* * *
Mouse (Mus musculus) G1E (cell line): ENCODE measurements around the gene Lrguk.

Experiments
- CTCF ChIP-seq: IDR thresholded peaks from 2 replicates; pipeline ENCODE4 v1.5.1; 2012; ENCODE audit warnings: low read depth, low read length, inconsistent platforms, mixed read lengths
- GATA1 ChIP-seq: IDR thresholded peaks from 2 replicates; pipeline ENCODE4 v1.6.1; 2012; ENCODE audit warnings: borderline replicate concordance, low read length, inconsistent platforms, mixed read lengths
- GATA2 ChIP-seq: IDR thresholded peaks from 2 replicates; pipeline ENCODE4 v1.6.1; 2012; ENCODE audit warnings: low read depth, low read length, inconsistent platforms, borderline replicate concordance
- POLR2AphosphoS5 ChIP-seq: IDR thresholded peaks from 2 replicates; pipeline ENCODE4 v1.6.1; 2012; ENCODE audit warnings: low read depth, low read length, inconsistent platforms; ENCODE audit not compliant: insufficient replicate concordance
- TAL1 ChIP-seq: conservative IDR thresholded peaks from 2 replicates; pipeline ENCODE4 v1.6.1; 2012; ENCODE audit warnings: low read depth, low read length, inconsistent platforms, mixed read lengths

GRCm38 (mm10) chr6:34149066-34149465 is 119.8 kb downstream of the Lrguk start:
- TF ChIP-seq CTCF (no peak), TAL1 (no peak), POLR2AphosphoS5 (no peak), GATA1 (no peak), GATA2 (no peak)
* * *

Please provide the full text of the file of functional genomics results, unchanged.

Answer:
Mouse (Mus musculus) G1E (cell line): ENCODE measurements around the gene Lrguk.

Experiments
- CTCF ChIP-seq: IDR thresholded peaks from 2 replicates; pipeline ENCODE4 v1.5.1; 2012; ENCODE audit warnings: low read depth, low read length, inconsistent platforms, mixed read lengths
- GATA1 ChIP-seq: IDR thresholded peaks from 2 replicates; pipeline ENCODE4 v1.6.1; 2012; ENCODE audit warnings: borderline replicate concordance, low read length, inconsistent platforms, mixed read lengths
- GATA2 ChIP-seq: IDR thresholded peaks from 2 replicates; pipeline ENCODE4 v1.6.1; 2012; ENCODE audit warnings: low read depth, low read length, inconsistent platforms, borderline replicate concordance
- POLR2AphosphoS5 ChIP-seq: IDR thresholded peaks from 2 replicates; pipeline ENCODE4 v1.6.1; 2012; ENCODE audit warnings: low read depth, low read length, inconsistent platforms; ENCODE audit not compliant: insufficient replicate concordance
- TAL1 ChIP-seq: conservative IDR thresholded peaks from 2 replicates; pipeline ENCODE4 v1.6.1; 2012; ENCODE audit warnings: low read depth, low read length, inconsistent platforms, mixed read lengths

GRCm38 (mm10) chr6:34149066-34149465 is 119.8 kb downstream of the Lrguk start:
- TF ChIP-seq CTCF (no peak), TAL1 (no peak), POLR2AphosphoS5 (no peak), GATA1 (no peak), GATA2 (no peak)